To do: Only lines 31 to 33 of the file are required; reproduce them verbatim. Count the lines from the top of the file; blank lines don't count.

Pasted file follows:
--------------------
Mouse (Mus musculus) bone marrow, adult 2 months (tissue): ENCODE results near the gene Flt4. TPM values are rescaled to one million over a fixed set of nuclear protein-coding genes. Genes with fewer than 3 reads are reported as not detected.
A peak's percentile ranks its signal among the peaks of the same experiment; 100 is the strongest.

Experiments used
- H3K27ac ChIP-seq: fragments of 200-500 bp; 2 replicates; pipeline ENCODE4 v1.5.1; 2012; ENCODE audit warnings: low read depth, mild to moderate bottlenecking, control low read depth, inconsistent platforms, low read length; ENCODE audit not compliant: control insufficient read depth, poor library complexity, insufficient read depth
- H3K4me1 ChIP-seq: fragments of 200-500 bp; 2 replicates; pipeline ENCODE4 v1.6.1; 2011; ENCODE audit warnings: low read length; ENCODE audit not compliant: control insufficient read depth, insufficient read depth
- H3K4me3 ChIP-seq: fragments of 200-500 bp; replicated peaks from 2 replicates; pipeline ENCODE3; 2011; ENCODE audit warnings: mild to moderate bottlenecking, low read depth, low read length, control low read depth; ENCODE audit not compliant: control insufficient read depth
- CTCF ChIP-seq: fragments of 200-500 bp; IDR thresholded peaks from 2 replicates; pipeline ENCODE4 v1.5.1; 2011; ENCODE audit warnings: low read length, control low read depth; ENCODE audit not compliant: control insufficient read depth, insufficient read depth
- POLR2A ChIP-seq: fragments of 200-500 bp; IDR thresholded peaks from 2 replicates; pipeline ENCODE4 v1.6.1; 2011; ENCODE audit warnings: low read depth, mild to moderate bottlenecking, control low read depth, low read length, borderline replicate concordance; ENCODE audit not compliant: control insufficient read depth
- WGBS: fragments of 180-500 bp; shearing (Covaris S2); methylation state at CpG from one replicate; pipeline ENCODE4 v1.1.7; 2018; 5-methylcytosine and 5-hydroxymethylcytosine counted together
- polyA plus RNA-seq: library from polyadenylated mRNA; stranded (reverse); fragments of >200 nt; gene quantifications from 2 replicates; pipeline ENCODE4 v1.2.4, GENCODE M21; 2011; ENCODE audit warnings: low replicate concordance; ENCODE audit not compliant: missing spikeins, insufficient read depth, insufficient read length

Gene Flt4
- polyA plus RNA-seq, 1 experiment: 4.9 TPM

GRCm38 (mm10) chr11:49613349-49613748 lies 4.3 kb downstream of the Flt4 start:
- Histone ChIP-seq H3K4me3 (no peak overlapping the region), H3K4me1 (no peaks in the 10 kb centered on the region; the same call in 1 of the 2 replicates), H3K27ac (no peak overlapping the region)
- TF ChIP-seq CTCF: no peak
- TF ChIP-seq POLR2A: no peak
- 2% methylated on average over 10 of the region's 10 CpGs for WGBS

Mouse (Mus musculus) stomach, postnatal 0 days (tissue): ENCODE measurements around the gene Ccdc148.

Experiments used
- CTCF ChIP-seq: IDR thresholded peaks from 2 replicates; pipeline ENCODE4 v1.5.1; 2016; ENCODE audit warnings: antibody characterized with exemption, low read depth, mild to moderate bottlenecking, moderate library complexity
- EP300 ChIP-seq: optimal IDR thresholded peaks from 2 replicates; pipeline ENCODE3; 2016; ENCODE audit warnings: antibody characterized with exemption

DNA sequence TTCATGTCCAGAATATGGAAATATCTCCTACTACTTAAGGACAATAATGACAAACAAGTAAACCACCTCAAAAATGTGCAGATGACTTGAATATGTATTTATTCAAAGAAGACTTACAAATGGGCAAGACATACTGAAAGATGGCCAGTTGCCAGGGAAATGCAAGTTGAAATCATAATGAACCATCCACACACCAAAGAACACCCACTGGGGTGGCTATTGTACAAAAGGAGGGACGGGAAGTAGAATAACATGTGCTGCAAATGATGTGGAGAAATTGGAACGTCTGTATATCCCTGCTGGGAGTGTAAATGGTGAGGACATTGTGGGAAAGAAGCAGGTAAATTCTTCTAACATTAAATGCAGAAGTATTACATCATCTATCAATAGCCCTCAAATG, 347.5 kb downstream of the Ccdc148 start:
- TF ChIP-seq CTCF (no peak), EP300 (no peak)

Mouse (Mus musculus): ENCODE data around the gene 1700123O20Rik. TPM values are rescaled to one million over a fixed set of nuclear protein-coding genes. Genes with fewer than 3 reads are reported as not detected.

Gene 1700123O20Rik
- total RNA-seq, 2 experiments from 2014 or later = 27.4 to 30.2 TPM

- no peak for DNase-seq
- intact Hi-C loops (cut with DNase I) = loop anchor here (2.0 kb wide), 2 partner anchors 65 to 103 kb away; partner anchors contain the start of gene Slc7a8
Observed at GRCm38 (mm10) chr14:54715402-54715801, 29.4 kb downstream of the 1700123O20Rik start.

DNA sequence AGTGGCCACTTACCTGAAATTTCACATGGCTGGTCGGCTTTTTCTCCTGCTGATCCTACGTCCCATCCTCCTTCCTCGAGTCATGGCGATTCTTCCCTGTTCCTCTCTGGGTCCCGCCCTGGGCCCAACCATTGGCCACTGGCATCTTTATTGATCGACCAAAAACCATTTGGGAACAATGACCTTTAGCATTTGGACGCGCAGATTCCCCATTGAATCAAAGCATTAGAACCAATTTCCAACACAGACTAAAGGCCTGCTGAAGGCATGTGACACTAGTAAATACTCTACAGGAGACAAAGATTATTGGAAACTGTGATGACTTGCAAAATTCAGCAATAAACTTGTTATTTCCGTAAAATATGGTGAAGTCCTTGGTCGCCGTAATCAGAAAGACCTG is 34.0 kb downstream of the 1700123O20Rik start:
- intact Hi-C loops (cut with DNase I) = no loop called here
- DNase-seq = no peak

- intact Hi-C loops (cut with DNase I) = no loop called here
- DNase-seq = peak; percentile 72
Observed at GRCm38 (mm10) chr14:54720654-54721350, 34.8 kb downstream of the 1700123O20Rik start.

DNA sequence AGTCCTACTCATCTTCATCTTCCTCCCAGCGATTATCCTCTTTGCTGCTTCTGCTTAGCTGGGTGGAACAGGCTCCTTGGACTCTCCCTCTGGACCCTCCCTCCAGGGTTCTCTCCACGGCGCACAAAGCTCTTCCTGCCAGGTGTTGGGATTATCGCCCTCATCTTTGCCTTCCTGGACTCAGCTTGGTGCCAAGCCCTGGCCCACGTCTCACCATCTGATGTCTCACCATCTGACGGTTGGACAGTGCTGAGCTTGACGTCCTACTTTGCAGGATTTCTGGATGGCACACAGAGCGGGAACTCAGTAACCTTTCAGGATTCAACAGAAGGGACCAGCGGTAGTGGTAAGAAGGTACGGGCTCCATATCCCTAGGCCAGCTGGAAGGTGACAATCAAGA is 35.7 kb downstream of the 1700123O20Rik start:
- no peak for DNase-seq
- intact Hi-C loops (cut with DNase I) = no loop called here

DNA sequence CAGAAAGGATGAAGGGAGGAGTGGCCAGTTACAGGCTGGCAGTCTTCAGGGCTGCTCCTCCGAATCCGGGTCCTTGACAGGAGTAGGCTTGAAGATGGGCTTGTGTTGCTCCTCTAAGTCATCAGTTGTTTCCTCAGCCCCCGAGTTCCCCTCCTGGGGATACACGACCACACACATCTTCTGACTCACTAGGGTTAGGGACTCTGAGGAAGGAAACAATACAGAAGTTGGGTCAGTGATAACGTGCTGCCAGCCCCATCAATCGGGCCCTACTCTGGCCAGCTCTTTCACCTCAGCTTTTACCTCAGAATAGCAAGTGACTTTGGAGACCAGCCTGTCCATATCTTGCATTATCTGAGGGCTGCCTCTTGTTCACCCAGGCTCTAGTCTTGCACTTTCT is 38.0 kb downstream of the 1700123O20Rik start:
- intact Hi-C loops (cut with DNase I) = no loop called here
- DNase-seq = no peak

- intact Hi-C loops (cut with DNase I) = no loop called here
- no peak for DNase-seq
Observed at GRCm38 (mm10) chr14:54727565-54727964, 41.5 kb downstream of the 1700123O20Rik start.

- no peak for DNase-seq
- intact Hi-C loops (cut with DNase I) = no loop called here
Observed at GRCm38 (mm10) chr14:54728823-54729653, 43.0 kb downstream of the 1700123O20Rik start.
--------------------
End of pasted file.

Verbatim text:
- intact Hi-C loops (cut with DNase I) = no loop called here
- DNase-seq = no peak

- intact Hi-C loops (cut with DNase I) = no loop called here